One of the often seen comments on this forum, and across the web is that Gnome is considered to be user-friendly.
Being a scientifically minded person, I have the annoying habit of questioning things, especially assumptions. I question claims that are made - and repeated, most often when they fly in the face of Evidence.
Gnome, as a base D.E., lacks the user-friendly features that other D.E.s have. To this end, independent developers create Gnome-Extensions in order to restore functionality. How is this considered to be user-friendly?
Most interesting: Gnome Developers intensely dislike gnome-extensions and are moving to put a stop to their existence.
Unlike other D.E.'s, Gnome hides settings. It is not unusual that new Gnome Users visit the forum looking for how to change settings, not something complex or coding-intensive. Yet, it is far less often we see such questions from Other D.E. users. How is this user-friendly? How is it user-friendly that the GUI settings often lack the settings found in gsettings or dconf?
@swarfendor437 clearly remembers when I migrated from Windows to Zorin Core. It was a constant struggle. I complained often and often wished I could return to Windows. I was often on the forum asking question after question just to get the simplest things configured. I was constantly fighting this bug or that bug - known bugs, years old - unfixed.
Then, I switched to Zorin OS Lite, and all that changed. The struggle, the constant bugs... gone, I began to actually Enjoy using Linux. Now, while my anecdotal experience is just One, I am certainly not alone in this.
Gnome was the most difficult and unfriendly D.E. and it took other D.E.'s to restore my confidence in Linux as a whole. How is this user-friendly to new users?
Even longtime and regular Gnome users state that they avoid Gnome-Software because it is so buggy. They state that it is the Gnome-Extensions that make it usable, without which Gnome would be far less usable - and reminder: Gnome Development Group wishes to put a stop to Gnome-Extensions...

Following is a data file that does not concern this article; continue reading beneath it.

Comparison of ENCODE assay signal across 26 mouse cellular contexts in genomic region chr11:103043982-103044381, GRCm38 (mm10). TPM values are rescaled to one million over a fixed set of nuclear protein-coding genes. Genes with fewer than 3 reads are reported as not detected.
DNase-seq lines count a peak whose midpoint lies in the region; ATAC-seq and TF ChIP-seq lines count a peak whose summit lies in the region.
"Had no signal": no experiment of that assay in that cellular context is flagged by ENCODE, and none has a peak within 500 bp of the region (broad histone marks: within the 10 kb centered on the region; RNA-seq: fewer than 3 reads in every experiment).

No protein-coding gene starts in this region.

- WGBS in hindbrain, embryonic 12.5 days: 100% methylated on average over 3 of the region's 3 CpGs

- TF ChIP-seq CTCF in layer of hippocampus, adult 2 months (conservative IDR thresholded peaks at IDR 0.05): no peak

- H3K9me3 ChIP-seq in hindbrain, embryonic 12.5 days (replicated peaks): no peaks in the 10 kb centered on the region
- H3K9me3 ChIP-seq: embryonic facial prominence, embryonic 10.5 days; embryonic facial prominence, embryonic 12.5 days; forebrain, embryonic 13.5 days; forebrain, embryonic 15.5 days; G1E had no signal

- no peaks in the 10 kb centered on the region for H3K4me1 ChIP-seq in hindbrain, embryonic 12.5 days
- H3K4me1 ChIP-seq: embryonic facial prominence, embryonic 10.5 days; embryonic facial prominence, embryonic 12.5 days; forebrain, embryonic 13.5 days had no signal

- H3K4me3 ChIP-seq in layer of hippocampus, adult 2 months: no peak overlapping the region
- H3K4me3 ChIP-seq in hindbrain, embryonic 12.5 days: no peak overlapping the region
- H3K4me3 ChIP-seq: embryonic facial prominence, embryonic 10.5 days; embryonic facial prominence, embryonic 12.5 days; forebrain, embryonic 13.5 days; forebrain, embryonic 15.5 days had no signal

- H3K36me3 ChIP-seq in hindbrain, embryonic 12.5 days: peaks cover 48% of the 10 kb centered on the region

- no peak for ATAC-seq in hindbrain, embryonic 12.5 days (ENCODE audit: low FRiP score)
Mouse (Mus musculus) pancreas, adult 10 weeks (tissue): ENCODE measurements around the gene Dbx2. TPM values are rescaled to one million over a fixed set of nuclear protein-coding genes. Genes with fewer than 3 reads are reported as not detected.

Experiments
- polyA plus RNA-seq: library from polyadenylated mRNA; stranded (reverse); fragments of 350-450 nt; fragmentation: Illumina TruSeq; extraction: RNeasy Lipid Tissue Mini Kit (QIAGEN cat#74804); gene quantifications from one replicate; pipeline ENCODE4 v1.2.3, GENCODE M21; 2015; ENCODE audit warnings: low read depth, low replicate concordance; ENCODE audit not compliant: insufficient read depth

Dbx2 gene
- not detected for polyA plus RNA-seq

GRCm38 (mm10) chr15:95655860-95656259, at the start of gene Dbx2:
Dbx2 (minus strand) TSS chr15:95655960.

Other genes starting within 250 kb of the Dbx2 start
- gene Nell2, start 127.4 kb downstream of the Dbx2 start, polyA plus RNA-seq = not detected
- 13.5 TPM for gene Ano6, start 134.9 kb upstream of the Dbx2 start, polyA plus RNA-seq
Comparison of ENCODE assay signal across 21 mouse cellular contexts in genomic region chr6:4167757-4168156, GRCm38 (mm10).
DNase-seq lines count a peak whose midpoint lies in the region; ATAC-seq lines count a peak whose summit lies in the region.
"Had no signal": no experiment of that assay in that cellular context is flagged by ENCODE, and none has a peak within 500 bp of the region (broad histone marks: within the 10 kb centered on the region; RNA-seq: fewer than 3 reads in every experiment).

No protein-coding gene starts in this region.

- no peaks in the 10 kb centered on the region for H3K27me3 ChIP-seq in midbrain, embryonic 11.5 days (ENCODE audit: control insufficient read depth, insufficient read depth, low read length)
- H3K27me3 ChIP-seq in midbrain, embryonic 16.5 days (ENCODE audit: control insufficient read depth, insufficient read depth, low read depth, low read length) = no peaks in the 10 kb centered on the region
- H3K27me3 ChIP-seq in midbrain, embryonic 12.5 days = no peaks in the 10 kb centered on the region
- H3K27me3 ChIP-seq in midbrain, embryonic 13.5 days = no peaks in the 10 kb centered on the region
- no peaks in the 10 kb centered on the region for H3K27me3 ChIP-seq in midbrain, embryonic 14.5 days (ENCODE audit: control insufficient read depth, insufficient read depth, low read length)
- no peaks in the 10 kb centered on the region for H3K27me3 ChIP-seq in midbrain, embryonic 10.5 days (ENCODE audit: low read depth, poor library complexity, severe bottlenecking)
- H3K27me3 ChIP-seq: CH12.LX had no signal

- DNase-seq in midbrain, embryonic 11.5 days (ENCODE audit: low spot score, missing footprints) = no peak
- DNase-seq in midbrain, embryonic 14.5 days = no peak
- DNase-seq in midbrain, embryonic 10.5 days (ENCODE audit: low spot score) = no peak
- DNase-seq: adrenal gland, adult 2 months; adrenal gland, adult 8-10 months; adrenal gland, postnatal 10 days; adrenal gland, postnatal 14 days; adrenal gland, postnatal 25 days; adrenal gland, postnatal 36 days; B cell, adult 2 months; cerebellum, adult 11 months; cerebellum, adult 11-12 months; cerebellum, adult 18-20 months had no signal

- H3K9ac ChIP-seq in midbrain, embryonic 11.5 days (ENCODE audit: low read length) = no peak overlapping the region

Gnome is remarkably inconsistent in function and in appearance. Open Gnome-Boxes, then open nautilus and then open Gnome-Sound-recorder: They all have different sized titlebars. The corners on some will all be rounded, whereas on others, only the titlebar top corners are rounded and the bottom square. On some apps, the entire titlebar will be rounded but the window will be a square window stack with no rounded corners (A very strange appearance) causing gaps between the stack and the titlebar. This is not user-friendly.
Open gnome-terminal: It has a menubar. Open any other gnome-app - it does not have a menubar.
Such inconsistencies are confusing to any user, much less a new one.
When unstable, Gnome tends to crash without giving an error that says why like other desktops do. Gnome is harder to troubleshoot.
And remember those Gnome-extensions? They interfere with gnome apps, gnome-shell and with eachother... and the only way to troubleshoot them is to disable them all, then go one by one on each extension enabling it and hoping it is the one causing the problem. And when it is... your only course of action is to either try reinstalling it... or remove it entirely. How is that user-friendly?
On other desktop,s if a plugin goes wrong, you know which one it is right away.
So how do users justify the statement that Gnome is User-Friendly? What are the reasons? What does Gnome offer that makes it so?